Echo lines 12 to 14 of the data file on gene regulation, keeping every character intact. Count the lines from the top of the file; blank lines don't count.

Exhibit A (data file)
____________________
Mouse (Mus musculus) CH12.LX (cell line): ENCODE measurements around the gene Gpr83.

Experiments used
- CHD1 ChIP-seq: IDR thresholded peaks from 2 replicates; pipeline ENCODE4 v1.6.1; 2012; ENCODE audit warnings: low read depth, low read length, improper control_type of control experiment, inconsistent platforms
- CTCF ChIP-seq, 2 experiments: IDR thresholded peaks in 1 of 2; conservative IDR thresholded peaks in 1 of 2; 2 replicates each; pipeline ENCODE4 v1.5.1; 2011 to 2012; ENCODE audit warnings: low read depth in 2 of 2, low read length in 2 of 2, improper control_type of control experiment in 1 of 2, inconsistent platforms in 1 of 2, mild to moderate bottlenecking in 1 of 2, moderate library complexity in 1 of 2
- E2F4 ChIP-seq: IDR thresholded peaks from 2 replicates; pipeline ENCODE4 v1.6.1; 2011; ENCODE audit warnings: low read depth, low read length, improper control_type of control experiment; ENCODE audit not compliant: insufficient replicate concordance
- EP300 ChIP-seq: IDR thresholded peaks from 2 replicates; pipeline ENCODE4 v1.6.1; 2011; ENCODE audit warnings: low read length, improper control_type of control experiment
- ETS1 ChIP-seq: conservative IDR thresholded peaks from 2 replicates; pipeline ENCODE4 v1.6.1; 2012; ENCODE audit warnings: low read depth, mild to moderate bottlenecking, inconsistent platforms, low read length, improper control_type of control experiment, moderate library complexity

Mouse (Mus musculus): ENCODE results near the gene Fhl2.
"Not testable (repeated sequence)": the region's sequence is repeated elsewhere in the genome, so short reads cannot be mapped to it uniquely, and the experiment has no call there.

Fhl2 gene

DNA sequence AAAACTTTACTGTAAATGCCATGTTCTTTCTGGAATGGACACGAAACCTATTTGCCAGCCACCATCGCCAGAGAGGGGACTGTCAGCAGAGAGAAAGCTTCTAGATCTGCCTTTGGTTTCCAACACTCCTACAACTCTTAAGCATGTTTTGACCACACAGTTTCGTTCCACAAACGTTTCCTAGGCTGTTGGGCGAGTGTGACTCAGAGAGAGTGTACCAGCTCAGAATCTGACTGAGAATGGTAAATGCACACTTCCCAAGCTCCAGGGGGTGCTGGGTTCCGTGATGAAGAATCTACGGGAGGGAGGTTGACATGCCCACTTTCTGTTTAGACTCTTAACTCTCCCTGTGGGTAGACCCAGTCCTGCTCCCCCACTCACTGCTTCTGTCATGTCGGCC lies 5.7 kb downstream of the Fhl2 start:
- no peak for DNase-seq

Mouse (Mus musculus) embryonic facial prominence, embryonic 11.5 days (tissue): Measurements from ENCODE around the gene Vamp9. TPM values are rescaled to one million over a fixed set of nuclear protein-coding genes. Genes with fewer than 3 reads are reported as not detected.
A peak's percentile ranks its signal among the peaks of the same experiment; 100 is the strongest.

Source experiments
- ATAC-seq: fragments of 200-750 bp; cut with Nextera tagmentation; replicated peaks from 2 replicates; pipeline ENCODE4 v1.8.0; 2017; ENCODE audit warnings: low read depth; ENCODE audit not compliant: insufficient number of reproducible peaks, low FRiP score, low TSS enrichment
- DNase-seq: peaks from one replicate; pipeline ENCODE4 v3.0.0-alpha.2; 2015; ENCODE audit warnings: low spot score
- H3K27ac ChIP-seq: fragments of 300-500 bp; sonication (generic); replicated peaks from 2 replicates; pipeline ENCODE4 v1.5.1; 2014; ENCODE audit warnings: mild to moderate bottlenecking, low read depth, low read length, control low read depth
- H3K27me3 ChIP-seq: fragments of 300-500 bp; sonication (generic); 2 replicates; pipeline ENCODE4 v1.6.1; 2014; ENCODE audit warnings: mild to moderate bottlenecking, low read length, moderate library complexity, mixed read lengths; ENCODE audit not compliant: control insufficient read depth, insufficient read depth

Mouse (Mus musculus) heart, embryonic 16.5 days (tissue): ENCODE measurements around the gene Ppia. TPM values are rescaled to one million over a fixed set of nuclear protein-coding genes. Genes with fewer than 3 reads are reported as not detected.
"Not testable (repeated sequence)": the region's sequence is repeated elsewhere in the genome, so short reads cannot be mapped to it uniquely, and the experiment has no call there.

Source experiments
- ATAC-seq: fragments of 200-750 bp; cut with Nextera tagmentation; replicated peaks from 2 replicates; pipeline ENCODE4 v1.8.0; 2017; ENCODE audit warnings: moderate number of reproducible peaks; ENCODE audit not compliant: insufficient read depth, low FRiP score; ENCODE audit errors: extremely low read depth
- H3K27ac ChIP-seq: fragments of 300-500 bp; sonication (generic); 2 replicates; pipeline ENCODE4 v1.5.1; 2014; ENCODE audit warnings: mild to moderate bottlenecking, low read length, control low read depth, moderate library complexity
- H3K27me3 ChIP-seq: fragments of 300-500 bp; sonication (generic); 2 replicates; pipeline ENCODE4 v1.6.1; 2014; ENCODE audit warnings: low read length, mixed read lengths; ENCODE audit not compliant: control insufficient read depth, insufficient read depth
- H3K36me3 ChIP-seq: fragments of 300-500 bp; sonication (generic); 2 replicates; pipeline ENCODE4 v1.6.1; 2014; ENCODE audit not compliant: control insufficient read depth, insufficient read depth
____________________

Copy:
- no peak for DNase-seq

Mouse (Mus musculus) embryonic facial prominence, embryonic 11.5 days (tissue): Measurements from ENCODE around the gene Vamp9. TPM values are rescaled to one million over a fixed set of nuclear protein-coding genes. Genes with fewer than 3 reads are reported as not detected.
A peak's percentile ranks its signal among the peaks of the same experiment; 100 is the strongest.